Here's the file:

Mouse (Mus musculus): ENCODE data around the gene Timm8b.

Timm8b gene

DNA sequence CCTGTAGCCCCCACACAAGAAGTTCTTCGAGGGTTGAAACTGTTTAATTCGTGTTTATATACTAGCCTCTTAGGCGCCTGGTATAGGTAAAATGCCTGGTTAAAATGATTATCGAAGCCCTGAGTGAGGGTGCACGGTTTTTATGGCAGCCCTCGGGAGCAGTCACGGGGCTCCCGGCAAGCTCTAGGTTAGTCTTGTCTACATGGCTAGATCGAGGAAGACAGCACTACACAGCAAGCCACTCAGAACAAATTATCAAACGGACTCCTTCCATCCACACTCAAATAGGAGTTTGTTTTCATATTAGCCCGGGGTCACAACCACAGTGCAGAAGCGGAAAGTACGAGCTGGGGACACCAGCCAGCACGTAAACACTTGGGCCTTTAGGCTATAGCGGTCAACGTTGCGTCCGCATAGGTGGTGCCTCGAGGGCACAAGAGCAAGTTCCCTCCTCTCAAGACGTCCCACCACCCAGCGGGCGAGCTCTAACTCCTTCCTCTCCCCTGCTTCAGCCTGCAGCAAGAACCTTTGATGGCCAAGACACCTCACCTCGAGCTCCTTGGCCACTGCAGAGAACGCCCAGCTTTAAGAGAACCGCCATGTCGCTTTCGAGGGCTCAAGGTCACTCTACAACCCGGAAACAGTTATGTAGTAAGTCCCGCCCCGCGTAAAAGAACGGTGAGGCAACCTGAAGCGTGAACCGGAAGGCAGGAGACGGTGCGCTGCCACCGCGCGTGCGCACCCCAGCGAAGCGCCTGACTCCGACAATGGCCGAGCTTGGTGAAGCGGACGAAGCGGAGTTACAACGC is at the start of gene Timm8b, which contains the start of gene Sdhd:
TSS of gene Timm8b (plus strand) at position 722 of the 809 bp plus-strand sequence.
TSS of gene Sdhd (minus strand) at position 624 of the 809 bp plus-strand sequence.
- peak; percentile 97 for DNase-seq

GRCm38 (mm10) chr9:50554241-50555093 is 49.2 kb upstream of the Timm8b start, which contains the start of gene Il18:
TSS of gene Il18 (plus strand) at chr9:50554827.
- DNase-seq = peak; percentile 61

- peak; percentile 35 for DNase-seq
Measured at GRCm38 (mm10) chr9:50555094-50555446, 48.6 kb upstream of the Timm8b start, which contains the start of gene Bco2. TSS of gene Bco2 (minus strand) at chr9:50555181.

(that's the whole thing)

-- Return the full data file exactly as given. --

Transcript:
Mouse (Mus musculus): ENCODE data around the gene Timm8b.

Timm8b gene

DNA sequence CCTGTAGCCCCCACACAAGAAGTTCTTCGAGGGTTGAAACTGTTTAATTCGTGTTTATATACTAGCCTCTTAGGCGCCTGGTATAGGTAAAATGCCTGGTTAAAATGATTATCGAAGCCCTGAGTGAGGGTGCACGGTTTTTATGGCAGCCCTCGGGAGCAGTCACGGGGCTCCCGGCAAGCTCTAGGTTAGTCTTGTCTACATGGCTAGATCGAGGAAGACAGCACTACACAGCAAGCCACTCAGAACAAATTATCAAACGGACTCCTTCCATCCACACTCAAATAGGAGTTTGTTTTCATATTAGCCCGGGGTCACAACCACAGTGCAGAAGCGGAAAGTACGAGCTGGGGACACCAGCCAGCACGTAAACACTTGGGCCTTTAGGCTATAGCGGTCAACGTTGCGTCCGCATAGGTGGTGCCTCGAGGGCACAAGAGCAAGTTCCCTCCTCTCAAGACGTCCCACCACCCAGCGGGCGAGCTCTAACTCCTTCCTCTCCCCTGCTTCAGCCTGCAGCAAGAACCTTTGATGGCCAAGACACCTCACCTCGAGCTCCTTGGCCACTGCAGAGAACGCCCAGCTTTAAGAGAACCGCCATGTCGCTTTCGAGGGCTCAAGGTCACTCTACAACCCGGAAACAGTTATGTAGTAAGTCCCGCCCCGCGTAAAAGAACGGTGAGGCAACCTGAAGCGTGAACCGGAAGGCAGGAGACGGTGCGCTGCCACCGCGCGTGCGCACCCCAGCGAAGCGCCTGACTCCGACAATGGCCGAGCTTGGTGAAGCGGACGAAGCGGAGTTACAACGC is at the start of gene Timm8b, which contains the start of gene Sdhd:
TSS of gene Timm8b (plus strand) at position 722 of the 809 bp plus-strand sequence.
TSS of gene Sdhd (minus strand) at position 624 of the 809 bp plus-strand sequence.
- peak; percentile 97 for DNase-seq

GRCm38 (mm10) chr9:50554241-50555093 is 49.2 kb upstream of the Timm8b start, which contains the start of gene Il18:
TSS of gene Il18 (plus strand) at chr9:50554827.
- DNase-seq = peak; percentile 61

- peak; percentile 35 for DNase-seq
Measured at GRCm38 (mm10) chr9:50555094-50555446, 48.6 kb upstream of the Timm8b start, which contains the start of gene Bco2. TSS of gene Bco2 (minus strand) at chr9:50555181.